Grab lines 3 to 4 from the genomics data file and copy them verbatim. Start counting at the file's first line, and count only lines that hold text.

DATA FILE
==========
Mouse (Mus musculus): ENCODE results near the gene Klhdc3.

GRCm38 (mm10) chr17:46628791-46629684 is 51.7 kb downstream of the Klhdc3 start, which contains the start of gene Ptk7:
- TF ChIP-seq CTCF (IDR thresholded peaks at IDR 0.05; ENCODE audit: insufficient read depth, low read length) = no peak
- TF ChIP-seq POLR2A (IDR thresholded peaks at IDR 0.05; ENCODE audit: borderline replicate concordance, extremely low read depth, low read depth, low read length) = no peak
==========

- TF ChIP-seq CTCF (IDR thresholded peaks at IDR 0.05; ENCODE audit: insufficient read depth, low read length) = no peak
- TF ChIP-seq POLR2A (IDR thresholded peaks at IDR 0.05; ENCODE audit: borderline replicate concordance, extremely low read depth, low read depth, low read length) = no peak